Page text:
What was your filmmaking background before making The Little Tin Man?
MATTHEW: I have always had an entrepreneurial spirit. My college didn't have a film production program, so I created my own major and apprenticed under a filmmaker who was a professor there at the time. After graduation, I moved to New York City and got a job on a big movie set (American Gangster). Then took an internship at a small production company (GREENESTREET FILMS).
Both of those experiences showed me that no one was going to walk up and say, "Hey, why don't you direct the next one?" So I started doing my own thing and making shorts. Little by little, my work got recognized and I continually got more resources for the next project.
Where did the idea come from and what was the writing process like? How did you and Dugan Bridges work together?
MATTHEW: My co-writer Dugan Bridges and I met our lead actor, Aaron Beelner, back in 2004 at The University of Georgia. He was getting his MFA in Acting while we were studying film as undergrads.
We were really intrigued by his plight as a little person and wanted to write a script based on his experiences. As an actor, he was always being typecast in exploitative roles. While most thespians have experienced some form of rejection in their career, Aaron can't turn that off when he walks out of an audition room.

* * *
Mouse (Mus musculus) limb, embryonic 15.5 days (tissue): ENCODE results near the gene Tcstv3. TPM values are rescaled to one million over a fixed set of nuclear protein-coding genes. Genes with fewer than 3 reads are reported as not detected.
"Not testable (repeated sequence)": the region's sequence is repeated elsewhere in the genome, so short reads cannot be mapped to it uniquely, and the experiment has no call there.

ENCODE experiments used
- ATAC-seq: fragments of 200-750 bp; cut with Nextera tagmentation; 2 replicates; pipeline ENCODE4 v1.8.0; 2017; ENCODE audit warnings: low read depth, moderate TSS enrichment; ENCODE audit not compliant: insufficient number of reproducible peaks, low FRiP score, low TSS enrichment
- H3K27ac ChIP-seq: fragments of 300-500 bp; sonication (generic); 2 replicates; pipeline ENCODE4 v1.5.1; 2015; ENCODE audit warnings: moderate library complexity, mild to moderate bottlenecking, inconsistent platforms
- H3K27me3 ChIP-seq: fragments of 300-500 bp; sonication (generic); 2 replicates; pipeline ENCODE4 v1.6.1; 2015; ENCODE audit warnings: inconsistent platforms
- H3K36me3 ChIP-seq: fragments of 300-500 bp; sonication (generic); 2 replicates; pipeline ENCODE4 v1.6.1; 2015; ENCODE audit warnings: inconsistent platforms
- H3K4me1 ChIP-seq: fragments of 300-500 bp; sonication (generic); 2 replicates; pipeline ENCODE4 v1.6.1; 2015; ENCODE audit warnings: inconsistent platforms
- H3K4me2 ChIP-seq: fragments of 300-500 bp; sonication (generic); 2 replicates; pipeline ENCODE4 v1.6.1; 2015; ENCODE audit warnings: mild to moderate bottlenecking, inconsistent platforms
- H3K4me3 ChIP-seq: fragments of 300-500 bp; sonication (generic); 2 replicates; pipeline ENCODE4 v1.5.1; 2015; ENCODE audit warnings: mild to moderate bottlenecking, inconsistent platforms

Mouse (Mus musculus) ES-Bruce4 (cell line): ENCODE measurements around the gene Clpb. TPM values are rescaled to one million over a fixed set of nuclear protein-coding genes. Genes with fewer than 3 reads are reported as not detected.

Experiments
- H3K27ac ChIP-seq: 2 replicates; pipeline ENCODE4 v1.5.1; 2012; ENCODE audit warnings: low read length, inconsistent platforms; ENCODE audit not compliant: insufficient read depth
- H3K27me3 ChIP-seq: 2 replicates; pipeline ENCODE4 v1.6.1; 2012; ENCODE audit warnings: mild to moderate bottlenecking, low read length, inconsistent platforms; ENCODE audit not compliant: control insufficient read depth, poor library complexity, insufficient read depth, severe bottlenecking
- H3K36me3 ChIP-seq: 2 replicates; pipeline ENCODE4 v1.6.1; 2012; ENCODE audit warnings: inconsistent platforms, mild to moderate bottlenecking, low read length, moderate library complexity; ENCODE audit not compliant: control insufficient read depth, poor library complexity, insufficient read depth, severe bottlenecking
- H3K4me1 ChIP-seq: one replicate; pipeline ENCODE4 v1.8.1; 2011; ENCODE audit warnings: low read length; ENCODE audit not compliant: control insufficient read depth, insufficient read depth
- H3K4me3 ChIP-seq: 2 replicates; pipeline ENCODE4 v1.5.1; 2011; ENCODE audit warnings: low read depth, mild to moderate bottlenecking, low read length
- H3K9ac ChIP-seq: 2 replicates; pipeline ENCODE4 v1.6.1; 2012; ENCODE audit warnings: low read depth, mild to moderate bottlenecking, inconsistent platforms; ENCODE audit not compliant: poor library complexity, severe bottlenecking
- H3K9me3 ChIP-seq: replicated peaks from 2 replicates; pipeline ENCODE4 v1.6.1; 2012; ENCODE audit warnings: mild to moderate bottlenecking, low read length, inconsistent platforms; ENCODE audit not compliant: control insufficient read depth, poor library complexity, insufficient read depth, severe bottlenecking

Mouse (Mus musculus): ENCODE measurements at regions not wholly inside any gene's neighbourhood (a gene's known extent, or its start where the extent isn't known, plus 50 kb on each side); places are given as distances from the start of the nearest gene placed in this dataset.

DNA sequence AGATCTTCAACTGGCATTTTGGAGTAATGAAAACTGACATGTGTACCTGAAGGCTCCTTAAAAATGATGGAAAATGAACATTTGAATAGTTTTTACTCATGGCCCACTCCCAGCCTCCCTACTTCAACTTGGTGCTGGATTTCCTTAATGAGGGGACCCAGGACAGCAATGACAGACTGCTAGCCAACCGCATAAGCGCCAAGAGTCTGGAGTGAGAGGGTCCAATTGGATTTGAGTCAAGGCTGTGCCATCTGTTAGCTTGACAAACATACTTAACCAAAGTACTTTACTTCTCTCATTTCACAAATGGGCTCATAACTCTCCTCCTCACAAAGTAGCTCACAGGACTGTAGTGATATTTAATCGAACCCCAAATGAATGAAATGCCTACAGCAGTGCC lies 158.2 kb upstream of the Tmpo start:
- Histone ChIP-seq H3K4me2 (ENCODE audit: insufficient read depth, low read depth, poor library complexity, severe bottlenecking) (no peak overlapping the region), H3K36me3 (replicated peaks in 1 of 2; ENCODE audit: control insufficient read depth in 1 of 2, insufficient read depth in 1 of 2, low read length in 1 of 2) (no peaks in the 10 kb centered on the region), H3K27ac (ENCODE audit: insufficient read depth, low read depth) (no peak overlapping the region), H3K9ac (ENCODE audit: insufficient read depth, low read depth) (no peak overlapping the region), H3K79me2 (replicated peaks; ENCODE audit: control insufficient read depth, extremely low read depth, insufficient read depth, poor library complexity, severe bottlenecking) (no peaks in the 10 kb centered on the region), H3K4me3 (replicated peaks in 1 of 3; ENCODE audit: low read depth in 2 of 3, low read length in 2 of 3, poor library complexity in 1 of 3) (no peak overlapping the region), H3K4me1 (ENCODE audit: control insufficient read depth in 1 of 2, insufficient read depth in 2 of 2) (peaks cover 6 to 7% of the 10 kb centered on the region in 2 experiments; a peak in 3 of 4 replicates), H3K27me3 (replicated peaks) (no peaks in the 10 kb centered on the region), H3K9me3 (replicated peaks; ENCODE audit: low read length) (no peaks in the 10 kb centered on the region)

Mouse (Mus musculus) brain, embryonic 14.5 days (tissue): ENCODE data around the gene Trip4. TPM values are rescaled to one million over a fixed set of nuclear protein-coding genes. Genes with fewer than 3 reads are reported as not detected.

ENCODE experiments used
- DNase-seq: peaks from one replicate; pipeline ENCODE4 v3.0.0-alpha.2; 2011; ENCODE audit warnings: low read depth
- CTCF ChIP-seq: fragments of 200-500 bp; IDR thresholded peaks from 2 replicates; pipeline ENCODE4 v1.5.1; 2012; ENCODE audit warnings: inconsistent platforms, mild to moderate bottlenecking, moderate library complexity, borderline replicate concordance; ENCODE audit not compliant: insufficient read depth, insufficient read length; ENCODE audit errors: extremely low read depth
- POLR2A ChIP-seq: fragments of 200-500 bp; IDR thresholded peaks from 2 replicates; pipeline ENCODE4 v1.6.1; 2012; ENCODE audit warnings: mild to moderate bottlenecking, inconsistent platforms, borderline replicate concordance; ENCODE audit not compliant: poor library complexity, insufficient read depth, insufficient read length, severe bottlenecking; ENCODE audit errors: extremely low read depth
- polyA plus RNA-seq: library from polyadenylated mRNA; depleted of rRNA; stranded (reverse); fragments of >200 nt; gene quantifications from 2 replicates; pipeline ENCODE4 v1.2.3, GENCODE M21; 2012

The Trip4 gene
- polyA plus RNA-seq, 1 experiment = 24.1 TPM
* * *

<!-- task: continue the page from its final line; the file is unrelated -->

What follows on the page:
We felt his story was the perfect metaphor for anyone who has ever felt overlooked; or told that they couldn't achieve something because of who they are. Feeling like an underdog is universal. The Little Tin Man allows audiences to walk in someone else's shoes and be inspired by the journey.
Dugan and I quit our jobs to write this script. It was a full time effort. We'd spend the first hour of every writing session talking about everything but the script. It was a distraction purge... just get it all out up front. I always found that really useful. Then we would dive into the material with me manning the computer. The ideas would bounce around the room, but we both had to agree on something for it to make the cut.
How did you cast the movie and did the script change much once you had your cast in place?
MATTHEW: My team had just raised more than $100,000 on Kickstarter and was ready to rock. I needed to cast three principal actors, and from everything I’d heard, signing on a respectable casting director was the first step. But everyone was too swamped for my small project.
Armed with an IMDbPro account, I began cold calling agents and managers to “check avails.” Some were cordial, while others ignored me. One graciously responded, “With your budget, you’d better have the best fucking cast in the world to make this work!” But I persisted and started thinking outside the box. I really wanted “A-list talent,” so how could I find the next big thing?
Having a background in comedy, I looked to the Upright Citizens Brigade Theatre, the launching pad for many great performers. This tireless search led me to a 30 Rock writer named Kay Cannon.